2 Tips on Freelancing with a Mental Illness

2 Tips on Freelancing with a Mental Illness

Freelancing requires a lot of independence and self-responsibility. You are representing yourself, you are your own customer service, accountant, CFO, and manager. It’s hard on everyone but can seem impossible for anyone with a mental illness.

Stop Trying to “Force it Through”

Executive dysfunction is a major issue for many people with mental illnesses. For freelancers, small business owners, and anyone who is their own boss, doing anything can be daunting. And the most popular advice is often not helpful.

How many times have you felt like everyone else has an on/off switch for their attention or their work ethic? Often they may say “just do the work!” but it’s not that easy for people with ADHD, or any other mental illness that affects executive function.

If you can’t force yourself to work through something, even when you have deadlines, have a conversation with yourself (and if necessary, with your clients). Take the time to think through what’s going on, make sure you are meeting all your bodily needs (are you tired? Hungry? Thirsty?) and see if there’s something your mental illness is saying “you need to do that before you can do this work”, sometimes it’s as simple as moving your computer to another room.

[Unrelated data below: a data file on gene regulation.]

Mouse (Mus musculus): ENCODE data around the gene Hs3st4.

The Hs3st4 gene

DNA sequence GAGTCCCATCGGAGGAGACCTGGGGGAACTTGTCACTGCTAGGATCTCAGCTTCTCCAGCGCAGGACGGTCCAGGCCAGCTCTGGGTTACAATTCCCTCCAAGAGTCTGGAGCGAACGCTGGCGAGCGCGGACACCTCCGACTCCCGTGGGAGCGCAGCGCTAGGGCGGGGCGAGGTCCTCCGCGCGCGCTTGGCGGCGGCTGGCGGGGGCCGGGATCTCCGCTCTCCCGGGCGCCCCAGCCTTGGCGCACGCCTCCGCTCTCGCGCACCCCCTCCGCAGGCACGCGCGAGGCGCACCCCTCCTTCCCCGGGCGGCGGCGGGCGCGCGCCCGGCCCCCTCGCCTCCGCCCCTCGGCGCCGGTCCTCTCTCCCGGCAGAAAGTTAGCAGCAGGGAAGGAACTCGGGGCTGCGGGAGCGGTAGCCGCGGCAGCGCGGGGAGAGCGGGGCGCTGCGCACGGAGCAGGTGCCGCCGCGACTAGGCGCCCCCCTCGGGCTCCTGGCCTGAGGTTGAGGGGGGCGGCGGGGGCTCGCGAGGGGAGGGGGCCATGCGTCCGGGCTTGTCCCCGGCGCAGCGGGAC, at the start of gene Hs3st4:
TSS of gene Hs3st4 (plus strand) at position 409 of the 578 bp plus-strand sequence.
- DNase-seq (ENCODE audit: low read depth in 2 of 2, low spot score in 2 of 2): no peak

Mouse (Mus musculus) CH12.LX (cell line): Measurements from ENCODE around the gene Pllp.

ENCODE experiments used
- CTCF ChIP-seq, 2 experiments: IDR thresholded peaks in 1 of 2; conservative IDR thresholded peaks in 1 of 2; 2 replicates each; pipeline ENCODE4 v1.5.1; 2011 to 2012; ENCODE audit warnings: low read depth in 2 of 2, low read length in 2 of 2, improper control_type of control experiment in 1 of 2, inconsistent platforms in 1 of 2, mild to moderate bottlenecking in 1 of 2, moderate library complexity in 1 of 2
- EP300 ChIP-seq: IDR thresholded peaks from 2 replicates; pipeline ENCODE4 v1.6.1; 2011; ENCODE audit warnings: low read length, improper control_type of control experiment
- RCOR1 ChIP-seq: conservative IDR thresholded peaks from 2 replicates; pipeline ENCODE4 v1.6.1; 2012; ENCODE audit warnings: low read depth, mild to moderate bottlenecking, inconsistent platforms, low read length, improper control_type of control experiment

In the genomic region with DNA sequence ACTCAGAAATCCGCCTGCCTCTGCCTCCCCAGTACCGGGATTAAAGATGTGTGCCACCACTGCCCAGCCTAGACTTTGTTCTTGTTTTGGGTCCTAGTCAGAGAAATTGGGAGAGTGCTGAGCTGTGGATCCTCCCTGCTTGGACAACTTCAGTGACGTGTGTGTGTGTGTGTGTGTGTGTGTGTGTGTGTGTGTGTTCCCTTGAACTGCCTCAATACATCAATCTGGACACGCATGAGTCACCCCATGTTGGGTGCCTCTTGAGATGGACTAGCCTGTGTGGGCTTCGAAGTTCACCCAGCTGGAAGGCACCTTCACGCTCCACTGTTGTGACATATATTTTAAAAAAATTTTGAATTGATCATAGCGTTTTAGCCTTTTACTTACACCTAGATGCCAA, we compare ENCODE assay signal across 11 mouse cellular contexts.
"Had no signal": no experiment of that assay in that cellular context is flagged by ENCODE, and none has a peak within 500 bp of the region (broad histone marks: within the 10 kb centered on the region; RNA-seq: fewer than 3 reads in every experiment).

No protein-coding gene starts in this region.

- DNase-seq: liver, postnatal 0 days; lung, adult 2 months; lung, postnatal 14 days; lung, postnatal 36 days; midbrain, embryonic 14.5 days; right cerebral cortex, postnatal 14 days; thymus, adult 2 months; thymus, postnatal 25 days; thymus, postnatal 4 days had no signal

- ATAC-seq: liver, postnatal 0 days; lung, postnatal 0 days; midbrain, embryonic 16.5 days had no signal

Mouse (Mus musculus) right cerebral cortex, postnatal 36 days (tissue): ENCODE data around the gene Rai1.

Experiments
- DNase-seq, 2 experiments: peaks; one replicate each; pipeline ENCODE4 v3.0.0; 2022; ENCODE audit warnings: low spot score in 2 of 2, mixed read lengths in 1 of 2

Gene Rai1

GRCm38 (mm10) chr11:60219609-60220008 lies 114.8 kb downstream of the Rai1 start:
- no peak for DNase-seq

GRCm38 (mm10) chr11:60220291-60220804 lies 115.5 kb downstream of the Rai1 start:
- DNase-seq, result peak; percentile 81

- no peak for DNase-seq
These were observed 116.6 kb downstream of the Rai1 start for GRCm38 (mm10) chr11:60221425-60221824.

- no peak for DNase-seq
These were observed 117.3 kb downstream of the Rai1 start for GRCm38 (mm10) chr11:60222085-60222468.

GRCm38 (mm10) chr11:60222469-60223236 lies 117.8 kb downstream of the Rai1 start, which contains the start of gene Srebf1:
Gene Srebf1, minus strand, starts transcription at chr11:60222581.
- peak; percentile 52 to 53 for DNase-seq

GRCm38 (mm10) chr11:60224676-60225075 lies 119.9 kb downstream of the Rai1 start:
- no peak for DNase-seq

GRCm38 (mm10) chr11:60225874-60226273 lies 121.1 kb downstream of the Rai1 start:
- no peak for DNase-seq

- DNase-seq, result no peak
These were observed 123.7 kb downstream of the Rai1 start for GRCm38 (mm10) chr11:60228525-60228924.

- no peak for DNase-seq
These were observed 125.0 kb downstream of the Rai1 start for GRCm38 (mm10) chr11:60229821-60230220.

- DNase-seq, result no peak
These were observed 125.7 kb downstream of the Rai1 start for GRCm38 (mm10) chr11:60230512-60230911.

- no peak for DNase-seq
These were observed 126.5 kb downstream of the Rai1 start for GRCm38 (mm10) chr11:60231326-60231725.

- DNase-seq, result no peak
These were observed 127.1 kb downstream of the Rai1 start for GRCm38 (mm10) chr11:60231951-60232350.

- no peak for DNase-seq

It’s weird, and sometimes solutions don’t make sense, but taking the time to think through, and try out solutions will save you a lot of money in the long run.

Be Efficient and Realistic

This advice goes for anyone, but especially for anyone with a mental illness or a disability. You are a human being with limits. A good leader isn’t a superhuman who knows how to do everything and can single-handedly take care of all the busy work. They are people who find creative solutions to maximize production with what they have.

Overworking yourself will not maximize productivity, in fact, it will slowly kill both your business and yourself. Instead, you want to practice being realistic with what you can do, how many hours you can work, what hours you can work, what kind of networking you can do, and what you can’t. The good news is that today there are options for anyone to increase efficiency.

Working as your own boss has advantages and freedoms. Any physical or mental disability should not keep you from this line of work, and for any neurotypical colleagues, we recommend looking at our own work and making sure we create an environment open to and embracing businesses by and for neurodiverse individuals.